5. Ric, Cosmically speaking, I'm VERY near ... probably not much help, huh? And while I'm of Swiss ancestry, I'm afraid I don't speak the language ... still no help <sigh>. Good luck ... Dan
  6. I did finally get in touch with Tom. For some reason, all my emails to him went into his SPAM folder. I've subsequently ordered a bunch of files from him. As stated, you can't beat the price. Thanks for the lead. Dan
  7. Wayne, This sounded like a good deal, but I've emailed Tom three times this year with no reply ... Do you have any insight into why? Dan
  8. I'm looking for someone in San Diego who might be willing to pick up some legal Baleen for me near Point Loma. I will compensate you for your time & effort. Please email me. Thanks Dan
  9. Looking at a 325 lb anvil, but can't ID it based on the pictures or owners comments. Anyone out there have any ideas? Thanks Dan
  10. Just to clarify the provisions ... and why I suggested someone close to the location (same state) Marine Ivories ( Walrus Tusk & Whale Teeth & Narwhal Tusk ) - Sellers may only offer items derived from marine ivory to buyers in the same state. The Marine Mammal Protection Act is a law which prohibits non-Alaskan Natives from possessing raw walrus ivory that has not been handcrafted by Alaskan Natives. Walrus ivory tusk is highly regulated by The U.S. Fish and Wildlife Service under the 1972 Marine Mammal Protection Act. Raw walrus ivory predating the Dec. 21, 1972 law, tusks bearing the Alaska state seal, ivory that has been carved or scrimshawed by an Alaskan native (Eskimo) are legal to buy, possess, and sell inside the sellers state, (intrastate). Raw walrus ivory obtained after 12/21/72 is not legal to buy or sell unless both parties are Eskimo (it is legal to own). The interstate sale of items derived from whale teeth (scrimshaw or unworked), and narwhal are also highly regulated inside the USA. The import/export of marine ivory to or from the USA is prohibited. No federal documentation is required to sell marine ivory intrastate (inside your state). The importing and exporting of marine ivory items is also regulated by CITES.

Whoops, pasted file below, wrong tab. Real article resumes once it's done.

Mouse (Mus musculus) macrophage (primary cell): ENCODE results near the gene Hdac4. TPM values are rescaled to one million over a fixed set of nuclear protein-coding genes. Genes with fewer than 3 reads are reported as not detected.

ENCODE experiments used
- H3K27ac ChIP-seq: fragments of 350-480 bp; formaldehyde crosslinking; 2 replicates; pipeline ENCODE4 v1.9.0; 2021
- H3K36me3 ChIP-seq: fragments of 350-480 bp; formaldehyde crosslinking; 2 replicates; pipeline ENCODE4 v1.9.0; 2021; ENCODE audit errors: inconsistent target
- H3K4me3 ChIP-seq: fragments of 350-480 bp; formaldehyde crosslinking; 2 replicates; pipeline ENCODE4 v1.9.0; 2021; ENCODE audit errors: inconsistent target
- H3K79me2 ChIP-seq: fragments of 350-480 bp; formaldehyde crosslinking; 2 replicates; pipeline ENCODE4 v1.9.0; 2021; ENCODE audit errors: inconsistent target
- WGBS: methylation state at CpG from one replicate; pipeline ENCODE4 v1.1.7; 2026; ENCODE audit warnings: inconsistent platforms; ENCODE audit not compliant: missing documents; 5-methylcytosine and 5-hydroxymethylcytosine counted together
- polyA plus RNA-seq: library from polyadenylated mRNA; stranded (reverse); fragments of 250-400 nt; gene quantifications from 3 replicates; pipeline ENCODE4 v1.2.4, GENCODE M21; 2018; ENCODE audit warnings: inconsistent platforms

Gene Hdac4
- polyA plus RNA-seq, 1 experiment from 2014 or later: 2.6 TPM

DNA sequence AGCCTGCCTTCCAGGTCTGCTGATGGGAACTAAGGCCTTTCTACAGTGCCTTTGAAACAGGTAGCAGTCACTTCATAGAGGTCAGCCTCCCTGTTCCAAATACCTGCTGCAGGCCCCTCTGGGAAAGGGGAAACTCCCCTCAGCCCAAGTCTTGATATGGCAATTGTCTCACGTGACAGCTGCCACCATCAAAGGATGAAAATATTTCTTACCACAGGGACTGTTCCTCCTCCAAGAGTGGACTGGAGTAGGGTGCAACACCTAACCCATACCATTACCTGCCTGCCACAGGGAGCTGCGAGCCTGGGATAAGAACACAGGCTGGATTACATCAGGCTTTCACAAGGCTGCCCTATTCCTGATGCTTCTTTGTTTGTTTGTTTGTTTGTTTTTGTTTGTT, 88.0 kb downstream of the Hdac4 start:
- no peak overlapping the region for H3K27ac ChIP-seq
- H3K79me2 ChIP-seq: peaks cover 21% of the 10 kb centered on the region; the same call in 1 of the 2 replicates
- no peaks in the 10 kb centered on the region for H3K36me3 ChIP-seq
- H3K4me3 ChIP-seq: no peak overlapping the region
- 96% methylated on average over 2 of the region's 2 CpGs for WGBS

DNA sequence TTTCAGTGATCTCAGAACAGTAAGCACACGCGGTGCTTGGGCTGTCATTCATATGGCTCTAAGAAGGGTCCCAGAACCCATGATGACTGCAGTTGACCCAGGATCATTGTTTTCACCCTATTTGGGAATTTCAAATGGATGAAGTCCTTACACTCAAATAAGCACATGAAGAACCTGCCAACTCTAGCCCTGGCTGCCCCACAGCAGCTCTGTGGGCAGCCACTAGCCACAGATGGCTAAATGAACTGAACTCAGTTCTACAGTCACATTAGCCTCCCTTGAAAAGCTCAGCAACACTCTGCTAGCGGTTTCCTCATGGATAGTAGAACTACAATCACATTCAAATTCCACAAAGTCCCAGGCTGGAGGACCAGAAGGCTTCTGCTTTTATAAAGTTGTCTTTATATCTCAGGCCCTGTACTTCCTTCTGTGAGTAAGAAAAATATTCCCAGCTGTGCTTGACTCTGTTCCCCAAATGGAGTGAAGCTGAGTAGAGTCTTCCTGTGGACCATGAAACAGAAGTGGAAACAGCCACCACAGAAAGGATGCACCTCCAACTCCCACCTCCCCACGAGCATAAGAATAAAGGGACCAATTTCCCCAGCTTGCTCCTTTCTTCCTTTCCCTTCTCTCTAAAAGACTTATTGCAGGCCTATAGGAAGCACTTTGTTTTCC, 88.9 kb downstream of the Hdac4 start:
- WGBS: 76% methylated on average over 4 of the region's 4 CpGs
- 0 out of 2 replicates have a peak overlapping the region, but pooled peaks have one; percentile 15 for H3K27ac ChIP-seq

11. Saw this on Craigslist - a free stuffed walrus with tusks. Looks to be 18" long tusks. If you can get it ... think of me (or send me a tusk <G>). Hurry; the owner is scared of it and plans to throw it in the dumpster. She is not inclined to ship it or even discuss it ... just wants someone to come get it. http://stgeorge.craigslist.org/zip/1572350212.html Dan
  12. Dave, Well, it looks like what is sold as "Natan" or "Nadan" on ebay; a chinese meteorite with a long terrestrial age (sat on earth for 100's of years). Most of those are totally worthless for forging as they are totally oxidized and full of silicates and graphites. Gibeon, Toluca, Sikhote Alin, Canyon Diablo and Campo del Cielo are fairly good iron meteorites for forging. For very crumbly iron meteorites, I have sometimes taken some light weld passes all around the meteorite to hold it together until I can get a good weld (yes, very light taps). Since meteorites are full of inclusions and cracks, it is best to gently forge, fold, forge, fold (lots of flux) until it starts acting like steel. At that point, any weld beads are mostly invisible and you can treat it like a no-carbon steel that is about as hard as a coat hanger. A spark test would show that it has iron in it ... but there is no carbon. Meteorites come in 3 types: Iron (mostly iron with nickel and minor inclusions of other "crap"), stone (just what it says ... stone with flecks of nickel-iron), and stoney-iron (a mix of olivine crystals and stone). Only the iron meteorites are forgable. Hope this helps for your next ebay purchase. Dan
  13. Here are a couple of meteorite damascus knives in a San-mai style. This way, there is no "soft" meteorite on the edge. Both have meteorite/1084 twist damascus (opposing twists) laminated to a 15N20 or L6 core. Regards, Dan